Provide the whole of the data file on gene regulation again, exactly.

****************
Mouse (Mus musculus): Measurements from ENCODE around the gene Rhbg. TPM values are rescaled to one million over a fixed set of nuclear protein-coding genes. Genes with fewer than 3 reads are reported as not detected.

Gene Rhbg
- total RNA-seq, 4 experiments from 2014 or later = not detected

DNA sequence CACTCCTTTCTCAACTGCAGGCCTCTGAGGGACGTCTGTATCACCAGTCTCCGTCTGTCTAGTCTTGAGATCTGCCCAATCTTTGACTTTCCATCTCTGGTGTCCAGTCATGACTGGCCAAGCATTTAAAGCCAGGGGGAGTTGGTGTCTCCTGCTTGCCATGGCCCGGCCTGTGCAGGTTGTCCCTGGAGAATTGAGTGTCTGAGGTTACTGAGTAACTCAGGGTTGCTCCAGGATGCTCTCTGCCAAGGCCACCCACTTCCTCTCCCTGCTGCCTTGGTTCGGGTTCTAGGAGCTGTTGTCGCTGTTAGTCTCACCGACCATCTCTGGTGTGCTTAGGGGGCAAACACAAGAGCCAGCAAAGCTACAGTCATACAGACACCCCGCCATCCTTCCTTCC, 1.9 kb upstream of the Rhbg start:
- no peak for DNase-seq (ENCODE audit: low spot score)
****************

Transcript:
Mouse (Mus musculus): Measurements from ENCODE around the gene Rhbg. TPM values are rescaled to one million over a fixed set of nuclear protein-coding genes. Genes with fewer than 3 reads are reported as not detected.

Gene Rhbg
- total RNA-seq, 4 experiments from 2014 or later = not detected

DNA sequence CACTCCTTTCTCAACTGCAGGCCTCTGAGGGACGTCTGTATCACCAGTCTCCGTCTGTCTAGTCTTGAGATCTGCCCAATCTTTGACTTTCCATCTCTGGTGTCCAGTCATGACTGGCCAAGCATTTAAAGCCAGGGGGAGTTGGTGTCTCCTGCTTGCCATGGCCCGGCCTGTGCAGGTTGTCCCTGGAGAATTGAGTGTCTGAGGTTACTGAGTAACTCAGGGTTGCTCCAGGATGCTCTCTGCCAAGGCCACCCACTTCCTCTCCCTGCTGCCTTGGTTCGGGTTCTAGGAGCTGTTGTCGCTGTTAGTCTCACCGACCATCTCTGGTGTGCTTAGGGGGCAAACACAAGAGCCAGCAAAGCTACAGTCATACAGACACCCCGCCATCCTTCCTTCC, 1.9 kb upstream of the Rhbg start:
- no peak for DNase-seq (ENCODE audit: low spot score)